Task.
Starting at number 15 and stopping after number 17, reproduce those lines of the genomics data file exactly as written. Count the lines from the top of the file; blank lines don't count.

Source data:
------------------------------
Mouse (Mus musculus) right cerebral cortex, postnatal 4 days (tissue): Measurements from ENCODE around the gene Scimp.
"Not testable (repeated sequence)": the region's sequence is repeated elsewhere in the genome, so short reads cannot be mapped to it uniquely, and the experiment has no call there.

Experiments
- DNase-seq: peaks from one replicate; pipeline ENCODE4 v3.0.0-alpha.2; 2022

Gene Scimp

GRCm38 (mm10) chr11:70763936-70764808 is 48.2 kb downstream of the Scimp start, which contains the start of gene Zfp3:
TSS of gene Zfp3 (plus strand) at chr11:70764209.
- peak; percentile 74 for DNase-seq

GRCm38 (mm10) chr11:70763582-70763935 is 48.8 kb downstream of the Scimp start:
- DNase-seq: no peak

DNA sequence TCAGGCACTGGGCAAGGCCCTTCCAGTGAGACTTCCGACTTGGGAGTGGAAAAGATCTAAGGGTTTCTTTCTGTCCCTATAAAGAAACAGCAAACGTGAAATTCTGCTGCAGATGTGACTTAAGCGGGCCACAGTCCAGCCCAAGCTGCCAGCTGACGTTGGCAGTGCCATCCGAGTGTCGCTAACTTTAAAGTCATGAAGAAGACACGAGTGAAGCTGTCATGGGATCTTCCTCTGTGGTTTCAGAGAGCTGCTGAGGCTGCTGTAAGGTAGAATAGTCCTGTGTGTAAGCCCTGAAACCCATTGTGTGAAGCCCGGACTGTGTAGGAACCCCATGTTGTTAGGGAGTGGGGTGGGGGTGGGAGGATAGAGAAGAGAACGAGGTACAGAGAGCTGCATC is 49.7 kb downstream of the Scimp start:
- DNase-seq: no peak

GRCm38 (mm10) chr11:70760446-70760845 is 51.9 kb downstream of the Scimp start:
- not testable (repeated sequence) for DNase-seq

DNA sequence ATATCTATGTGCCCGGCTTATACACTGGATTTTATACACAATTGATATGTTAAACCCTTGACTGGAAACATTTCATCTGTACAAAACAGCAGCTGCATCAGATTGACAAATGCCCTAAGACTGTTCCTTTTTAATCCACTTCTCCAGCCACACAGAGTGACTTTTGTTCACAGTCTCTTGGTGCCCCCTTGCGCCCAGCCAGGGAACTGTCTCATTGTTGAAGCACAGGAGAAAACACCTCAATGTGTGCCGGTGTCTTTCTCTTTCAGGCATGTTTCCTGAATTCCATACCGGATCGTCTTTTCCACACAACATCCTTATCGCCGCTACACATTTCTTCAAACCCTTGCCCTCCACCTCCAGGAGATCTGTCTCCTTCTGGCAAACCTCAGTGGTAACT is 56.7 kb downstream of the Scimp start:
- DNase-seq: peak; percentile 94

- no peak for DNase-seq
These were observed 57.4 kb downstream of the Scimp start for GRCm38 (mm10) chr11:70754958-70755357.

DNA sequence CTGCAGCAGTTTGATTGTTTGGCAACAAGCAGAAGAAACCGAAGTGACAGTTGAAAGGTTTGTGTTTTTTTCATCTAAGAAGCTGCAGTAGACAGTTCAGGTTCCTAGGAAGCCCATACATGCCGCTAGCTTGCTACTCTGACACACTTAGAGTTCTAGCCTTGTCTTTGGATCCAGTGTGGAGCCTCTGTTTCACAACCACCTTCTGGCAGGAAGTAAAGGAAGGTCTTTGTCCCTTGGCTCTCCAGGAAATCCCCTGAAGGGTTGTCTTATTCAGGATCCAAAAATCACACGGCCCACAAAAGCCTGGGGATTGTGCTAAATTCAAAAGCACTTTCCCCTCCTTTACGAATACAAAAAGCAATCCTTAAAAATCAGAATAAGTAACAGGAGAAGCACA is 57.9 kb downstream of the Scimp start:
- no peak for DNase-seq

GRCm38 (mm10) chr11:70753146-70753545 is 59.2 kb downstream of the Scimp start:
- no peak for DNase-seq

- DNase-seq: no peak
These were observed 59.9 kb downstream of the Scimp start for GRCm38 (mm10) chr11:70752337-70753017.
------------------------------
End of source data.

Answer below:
DNA sequence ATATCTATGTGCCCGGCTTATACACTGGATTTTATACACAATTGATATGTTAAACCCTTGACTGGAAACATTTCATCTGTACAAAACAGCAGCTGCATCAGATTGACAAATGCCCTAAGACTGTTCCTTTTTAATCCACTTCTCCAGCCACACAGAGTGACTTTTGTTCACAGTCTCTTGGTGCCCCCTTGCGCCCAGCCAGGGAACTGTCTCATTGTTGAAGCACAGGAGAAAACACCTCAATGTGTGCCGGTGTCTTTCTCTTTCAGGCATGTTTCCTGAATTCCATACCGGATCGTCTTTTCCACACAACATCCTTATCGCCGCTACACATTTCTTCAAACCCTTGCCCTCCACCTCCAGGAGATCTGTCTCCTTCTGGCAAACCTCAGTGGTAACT is 56.7 kb downstream of the Scimp start:
- DNase-seq: peak; percentile 94

- no peak for DNase-seq